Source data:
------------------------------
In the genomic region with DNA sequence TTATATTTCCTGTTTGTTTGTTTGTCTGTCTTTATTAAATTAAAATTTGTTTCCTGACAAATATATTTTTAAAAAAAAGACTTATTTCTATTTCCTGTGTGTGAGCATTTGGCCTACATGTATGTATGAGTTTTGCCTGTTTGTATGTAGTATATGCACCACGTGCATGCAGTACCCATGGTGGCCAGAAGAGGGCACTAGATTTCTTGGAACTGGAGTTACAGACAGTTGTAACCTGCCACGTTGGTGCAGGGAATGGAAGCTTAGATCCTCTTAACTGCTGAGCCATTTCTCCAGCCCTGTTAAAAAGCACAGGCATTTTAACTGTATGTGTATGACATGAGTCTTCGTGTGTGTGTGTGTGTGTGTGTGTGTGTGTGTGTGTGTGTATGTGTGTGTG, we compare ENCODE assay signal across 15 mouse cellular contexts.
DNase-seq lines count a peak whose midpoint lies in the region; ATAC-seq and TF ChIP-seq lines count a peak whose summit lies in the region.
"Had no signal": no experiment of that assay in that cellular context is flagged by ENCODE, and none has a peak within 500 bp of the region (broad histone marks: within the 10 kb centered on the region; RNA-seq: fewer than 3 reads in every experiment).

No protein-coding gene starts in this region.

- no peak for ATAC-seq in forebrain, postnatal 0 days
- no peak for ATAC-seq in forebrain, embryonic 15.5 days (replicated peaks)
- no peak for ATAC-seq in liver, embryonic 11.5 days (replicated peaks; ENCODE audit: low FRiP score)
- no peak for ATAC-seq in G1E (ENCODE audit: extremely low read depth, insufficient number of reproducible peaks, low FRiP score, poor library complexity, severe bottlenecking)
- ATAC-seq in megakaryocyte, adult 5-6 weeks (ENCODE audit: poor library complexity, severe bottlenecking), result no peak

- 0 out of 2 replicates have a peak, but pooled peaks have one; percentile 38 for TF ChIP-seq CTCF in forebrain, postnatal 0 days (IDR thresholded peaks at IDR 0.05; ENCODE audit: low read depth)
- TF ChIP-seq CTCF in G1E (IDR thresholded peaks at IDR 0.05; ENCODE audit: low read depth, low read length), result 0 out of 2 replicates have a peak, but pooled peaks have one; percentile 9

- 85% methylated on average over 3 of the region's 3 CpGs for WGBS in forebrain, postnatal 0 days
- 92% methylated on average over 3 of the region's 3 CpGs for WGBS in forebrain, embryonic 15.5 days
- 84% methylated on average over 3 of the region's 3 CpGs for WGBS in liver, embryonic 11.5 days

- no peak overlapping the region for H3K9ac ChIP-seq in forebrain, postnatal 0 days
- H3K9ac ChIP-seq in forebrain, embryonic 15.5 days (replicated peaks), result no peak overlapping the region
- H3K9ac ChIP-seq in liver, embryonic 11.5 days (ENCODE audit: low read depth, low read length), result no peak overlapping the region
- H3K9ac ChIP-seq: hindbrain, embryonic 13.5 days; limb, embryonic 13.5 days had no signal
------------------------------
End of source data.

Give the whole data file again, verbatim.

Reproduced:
In the genomic region with DNA sequence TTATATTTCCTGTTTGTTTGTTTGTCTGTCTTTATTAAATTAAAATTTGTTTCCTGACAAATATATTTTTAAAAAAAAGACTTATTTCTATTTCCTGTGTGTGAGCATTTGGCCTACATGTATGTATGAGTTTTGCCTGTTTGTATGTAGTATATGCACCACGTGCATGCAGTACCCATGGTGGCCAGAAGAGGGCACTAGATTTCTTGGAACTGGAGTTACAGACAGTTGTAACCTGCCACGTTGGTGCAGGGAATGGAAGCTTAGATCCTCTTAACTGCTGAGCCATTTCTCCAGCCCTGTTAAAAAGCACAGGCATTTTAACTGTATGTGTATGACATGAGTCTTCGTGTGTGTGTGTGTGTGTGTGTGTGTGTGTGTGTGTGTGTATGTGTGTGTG, we compare ENCODE assay signal across 15 mouse cellular contexts.
DNase-seq lines count a peak whose midpoint lies in the region; ATAC-seq and TF ChIP-seq lines count a peak whose summit lies in the region.
"Had no signal": no experiment of that assay in that cellular context is flagged by ENCODE, and none has a peak within 500 bp of the region (broad histone marks: within the 10 kb centered on the region; RNA-seq: fewer than 3 reads in every experiment).

No protein-coding gene starts in this region.

- no peak for ATAC-seq in forebrain, postnatal 0 days
- no peak for ATAC-seq in forebrain, embryonic 15.5 days (replicated peaks)
- no peak for ATAC-seq in liver, embryonic 11.5 days (replicated peaks; ENCODE audit: low FRiP score)
- no peak for ATAC-seq in G1E (ENCODE audit: extremely low read depth, insufficient number of reproducible peaks, low FRiP score, poor library complexity, severe bottlenecking)
- ATAC-seq in megakaryocyte, adult 5-6 weeks (ENCODE audit: poor library complexity, severe bottlenecking), result no peak

- 0 out of 2 replicates have a peak, but pooled peaks have one; percentile 38 for TF ChIP-seq CTCF in forebrain, postnatal 0 days (IDR thresholded peaks at IDR 0.05; ENCODE audit: low read depth)
- TF ChIP-seq CTCF in G1E (IDR thresholded peaks at IDR 0.05; ENCODE audit: low read depth, low read length), result 0 out of 2 replicates have a peak, but pooled peaks have one; percentile 9

- 85% methylated on average over 3 of the region's 3 CpGs for WGBS in forebrain, postnatal 0 days
- 92% methylated on average over 3 of the region's 3 CpGs for WGBS in forebrain, embryonic 15.5 days
- 84% methylated on average over 3 of the region's 3 CpGs for WGBS in liver, embryonic 11.5 days

- no peak overlapping the region for H3K9ac ChIP-seq in forebrain, postnatal 0 days
- H3K9ac ChIP-seq in forebrain, embryonic 15.5 days (replicated peaks), result no peak overlapping the region
- H3K9ac ChIP-seq in liver, embryonic 11.5 days (ENCODE audit: low read depth, low read length), result no peak overlapping the region
- H3K9ac ChIP-seq: hindbrain, embryonic 13.5 days; limb, embryonic 13.5 days had no signal